Lesher, a political independent, is vigorously resisting the pressure. The Chamber is not an arm of the Republican Party but an independent body of 215,000 businesses, about 30% of them headed by Democrats, he said.
All of the Fortune 500 firms are members, but about 96% of the member companies have 100 or fewer employees, he noted.
While the Chamber has endorsed the Clinton economic program's goals, it also has strongly criticized and testified against many aspects of the program at congressional hearings, including provisions to make tax increases retroactive and put off spending cuts.
Lesher said the 60-member governing board of the Chamber unanimously backs his position of negotiating with the Administration to influence the shape of the final economic program instead of opposing it from top to bottom.
Some board members, he said, "thought it was outrageous and went ballistic" when they read a March 25 letter to him from the GOP House leaders declaring that the Chamber's position on the Clinton program was unacceptable and that the "ramifications (of its actions) could be quite severe."
The letter was signed by Michel, Gingrich and Armey, as well as by Conference Committee Vice Chairman Bill McCollum of Florida; Study Committee Chairman Tom DeLay of Texas and Policy Committee Chairman Henry J. Hyde of Illinois.
The six GOP leaders wrote that after several brutally frank discussions with Chamber officials and "before we pass the point of no return," they wanted to warn of "a rapidly spreading frustration and anger with the Chamber's failure to take an aggressive posture on the Clinton economic program."
Ivan W. Gorr, chairman of the Chamber board, sent a letter to all House Republicans that denounced the GOP leaders for "misrepresenting" the Chamber's position and added:
"We infer from various statements in your letter that, if we do not adopt positions acceptable to you, we will suffer the 'consequences.' This apparent attempt to dictate to us what our policies should be is deeply offensive.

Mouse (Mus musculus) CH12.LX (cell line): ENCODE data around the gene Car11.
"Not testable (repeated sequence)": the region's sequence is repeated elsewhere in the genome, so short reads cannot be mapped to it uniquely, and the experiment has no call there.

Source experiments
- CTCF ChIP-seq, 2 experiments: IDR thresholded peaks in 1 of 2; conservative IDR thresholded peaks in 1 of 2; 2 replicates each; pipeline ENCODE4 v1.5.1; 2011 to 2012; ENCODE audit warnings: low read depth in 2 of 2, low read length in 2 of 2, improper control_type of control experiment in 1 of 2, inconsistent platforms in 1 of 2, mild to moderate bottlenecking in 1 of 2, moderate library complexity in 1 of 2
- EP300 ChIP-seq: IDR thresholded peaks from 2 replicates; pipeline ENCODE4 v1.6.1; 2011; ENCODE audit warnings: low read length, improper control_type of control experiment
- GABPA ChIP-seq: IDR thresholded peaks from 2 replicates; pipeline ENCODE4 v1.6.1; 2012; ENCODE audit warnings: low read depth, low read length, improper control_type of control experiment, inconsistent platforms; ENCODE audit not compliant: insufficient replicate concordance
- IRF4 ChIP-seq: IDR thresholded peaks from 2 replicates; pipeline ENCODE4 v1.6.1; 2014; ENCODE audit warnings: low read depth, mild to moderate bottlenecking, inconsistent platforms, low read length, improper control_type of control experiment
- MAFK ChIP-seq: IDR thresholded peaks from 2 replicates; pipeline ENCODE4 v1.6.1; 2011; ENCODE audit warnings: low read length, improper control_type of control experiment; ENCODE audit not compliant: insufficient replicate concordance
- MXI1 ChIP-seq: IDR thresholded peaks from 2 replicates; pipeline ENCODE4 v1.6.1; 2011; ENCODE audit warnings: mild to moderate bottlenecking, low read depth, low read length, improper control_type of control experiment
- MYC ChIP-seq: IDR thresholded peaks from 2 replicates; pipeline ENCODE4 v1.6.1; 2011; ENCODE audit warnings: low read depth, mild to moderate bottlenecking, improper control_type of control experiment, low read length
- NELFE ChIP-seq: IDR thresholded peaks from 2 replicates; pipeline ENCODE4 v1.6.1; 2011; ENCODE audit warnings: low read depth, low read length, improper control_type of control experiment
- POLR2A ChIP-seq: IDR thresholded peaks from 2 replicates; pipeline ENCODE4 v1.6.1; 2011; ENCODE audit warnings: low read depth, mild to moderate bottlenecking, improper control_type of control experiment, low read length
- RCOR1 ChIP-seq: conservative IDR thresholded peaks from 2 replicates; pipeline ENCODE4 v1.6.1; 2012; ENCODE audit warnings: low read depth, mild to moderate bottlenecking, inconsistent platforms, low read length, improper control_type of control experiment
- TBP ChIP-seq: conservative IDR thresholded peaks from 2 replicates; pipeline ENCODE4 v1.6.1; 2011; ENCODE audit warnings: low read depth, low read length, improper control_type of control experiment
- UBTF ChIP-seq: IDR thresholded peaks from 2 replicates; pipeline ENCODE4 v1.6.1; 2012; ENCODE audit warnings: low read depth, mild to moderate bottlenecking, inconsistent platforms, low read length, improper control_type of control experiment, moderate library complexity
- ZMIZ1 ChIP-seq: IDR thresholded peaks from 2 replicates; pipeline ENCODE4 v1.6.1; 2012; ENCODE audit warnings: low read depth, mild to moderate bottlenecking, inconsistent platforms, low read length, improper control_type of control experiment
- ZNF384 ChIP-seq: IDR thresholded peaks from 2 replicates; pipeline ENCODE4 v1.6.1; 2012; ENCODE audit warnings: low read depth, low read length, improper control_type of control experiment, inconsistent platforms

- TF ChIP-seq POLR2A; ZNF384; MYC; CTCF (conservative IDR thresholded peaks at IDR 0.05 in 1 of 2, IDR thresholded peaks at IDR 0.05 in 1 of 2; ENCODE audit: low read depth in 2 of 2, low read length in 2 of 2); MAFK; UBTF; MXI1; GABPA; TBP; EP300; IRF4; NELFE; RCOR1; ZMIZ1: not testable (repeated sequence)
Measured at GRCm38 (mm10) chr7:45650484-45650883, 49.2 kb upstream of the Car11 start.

"Our 215,000 members represent the broad diversity of the American business community," he said, adding that they are "unified in their interest in creating and preserving the best business climate . . . whether or not our positions are pleasing to any political party or policy group."
Gorr wrote that he hoped the Republican Party would not condone such tactics and said: "The irony of your approach will not be lost on our members--that a small group of legislators, who espouse the principle of limiting government interference in business, is attempting to interfere in the democratic policy-making process of a business organization."
Lesher, who had considered himself close to all the House GOP leaders, especially Gingrich, said he also was incensed by the attack. "I've played a lot of hardball as president of the Chamber, and I've had to deal with Presidents Reagan and Bush lobbying my board members from Air Force One. But these people are playing dirty pool and using tactics that have no place in a democracy. I've gone through the most disgusting week in my 18 years as president of the Chamber," he said. "It's just been awful."
His board members, he said, are equally upset at the GOP attack and "at least three of them said it was the McCarthyism of the '90s and some said it was fascism and has no place in American life."
Lesher, although still fighting a tide of protests generated by the conservatives, insists that only 35 or 40 firms have sought to resign from the national Chamber. He said that all but half a dozen remained as members after Chamber officers explained their side of the controversy.